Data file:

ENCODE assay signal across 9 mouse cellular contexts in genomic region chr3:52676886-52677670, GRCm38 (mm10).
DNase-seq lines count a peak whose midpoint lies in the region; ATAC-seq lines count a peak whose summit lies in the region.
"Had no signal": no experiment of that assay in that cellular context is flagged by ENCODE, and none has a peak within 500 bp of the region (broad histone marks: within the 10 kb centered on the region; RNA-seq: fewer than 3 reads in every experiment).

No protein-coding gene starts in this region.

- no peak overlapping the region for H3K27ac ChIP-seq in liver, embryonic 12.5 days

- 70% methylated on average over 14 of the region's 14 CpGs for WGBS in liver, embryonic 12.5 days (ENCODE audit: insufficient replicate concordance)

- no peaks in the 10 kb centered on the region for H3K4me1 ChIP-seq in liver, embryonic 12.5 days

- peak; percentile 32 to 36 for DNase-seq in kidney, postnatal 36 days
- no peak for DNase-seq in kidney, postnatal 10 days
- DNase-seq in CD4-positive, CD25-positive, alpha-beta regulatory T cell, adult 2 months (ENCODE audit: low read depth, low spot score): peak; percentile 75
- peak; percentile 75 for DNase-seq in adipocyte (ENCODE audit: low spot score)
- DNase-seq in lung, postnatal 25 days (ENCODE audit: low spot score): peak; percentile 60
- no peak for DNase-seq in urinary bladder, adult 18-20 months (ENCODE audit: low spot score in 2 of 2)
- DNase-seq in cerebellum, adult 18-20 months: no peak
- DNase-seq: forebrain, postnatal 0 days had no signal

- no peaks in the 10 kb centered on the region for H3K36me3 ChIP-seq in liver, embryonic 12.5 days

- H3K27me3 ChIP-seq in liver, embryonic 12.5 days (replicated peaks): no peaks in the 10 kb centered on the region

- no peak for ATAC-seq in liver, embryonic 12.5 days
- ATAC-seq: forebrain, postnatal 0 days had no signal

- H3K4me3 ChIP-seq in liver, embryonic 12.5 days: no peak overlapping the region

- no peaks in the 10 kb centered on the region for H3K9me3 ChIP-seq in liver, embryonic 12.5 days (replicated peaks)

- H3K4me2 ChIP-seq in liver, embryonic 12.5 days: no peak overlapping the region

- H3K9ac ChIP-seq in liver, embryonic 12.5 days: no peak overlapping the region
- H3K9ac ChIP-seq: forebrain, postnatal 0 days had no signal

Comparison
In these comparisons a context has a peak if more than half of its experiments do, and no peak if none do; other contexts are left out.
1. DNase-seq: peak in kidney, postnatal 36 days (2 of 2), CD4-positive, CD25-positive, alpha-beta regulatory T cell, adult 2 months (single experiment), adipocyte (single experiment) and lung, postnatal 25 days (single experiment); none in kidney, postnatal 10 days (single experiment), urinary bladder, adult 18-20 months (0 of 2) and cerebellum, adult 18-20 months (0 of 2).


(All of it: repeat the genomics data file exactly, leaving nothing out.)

ENCODE assay signal across 9 mouse cellular contexts in genomic region chr3:52676886-52677670, GRCm38 (mm10).
DNase-seq lines count a peak whose midpoint lies in the region; ATAC-seq lines count a peak whose summit lies in the region.
"Had no signal": no experiment of that assay in that cellular context is flagged by ENCODE, and none has a peak within 500 bp of the region (broad histone marks: within the 10 kb centered on the region; RNA-seq: fewer than 3 reads in every experiment).

No protein-coding gene starts in this region.

- no peak overlapping the region for H3K27ac ChIP-seq in liver, embryonic 12.5 days

- 70% methylated on average over 14 of the region's 14 CpGs for WGBS in liver, embryonic 12.5 days (ENCODE audit: insufficient replicate concordance)

- no peaks in the 10 kb centered on the region for H3K4me1 ChIP-seq in liver, embryonic 12.5 days

- peak; percentile 32 to 36 for DNase-seq in kidney, postnatal 36 days
- no peak for DNase-seq in kidney, postnatal 10 days
- DNase-seq in CD4-positive, CD25-positive, alpha-beta regulatory T cell, adult 2 months (ENCODE audit: low read depth, low spot score): peak; percentile 75
- peak; percentile 75 for DNase-seq in adipocyte (ENCODE audit: low spot score)
- DNase-seq in lung, postnatal 25 days (ENCODE audit: low spot score): peak; percentile 60
- no peak for DNase-seq in urinary bladder, adult 18-20 months (ENCODE audit: low spot score in 2 of 2)
- DNase-seq in cerebellum, adult 18-20 months: no peak
- DNase-seq: forebrain, postnatal 0 days had no signal

- no peaks in the 10 kb centered on the region for H3K36me3 ChIP-seq in liver, embryonic 12.5 days

- H3K27me3 ChIP-seq in liver, embryonic 12.5 days (replicated peaks): no peaks in the 10 kb centered on the region

- no peak for ATAC-seq in liver, embryonic 12.5 days
- ATAC-seq: forebrain, postnatal 0 days had no signal

- H3K4me3 ChIP-seq in liver, embryonic 12.5 days: no peak overlapping the region

- no peaks in the 10 kb centered on the region for H3K9me3 ChIP-seq in liver, embryonic 12.5 days (replicated peaks)

- H3K4me2 ChIP-seq in liver, embryonic 12.5 days: no peak overlapping the region

- H3K9ac ChIP-seq in liver, embryonic 12.5 days: no peak overlapping the region
- H3K9ac ChIP-seq: forebrain, postnatal 0 days had no signal

Comparison
In these comparisons a context has a peak if more than half of its experiments do, and no peak if none do; other contexts are left out.
1. DNase-seq: peak in kidney, postnatal 36 days (2 of 2), CD4-positive, CD25-positive, alpha-beta regulatory T cell, adult 2 months (single experiment), adipocyte (single experiment) and lung, postnatal 25 days (single experiment); none in kidney, postnatal 10 days (single experiment), urinary bladder, adult 18-20 months (0 of 2) and cerebellum, adult 18-20 months (0 of 2).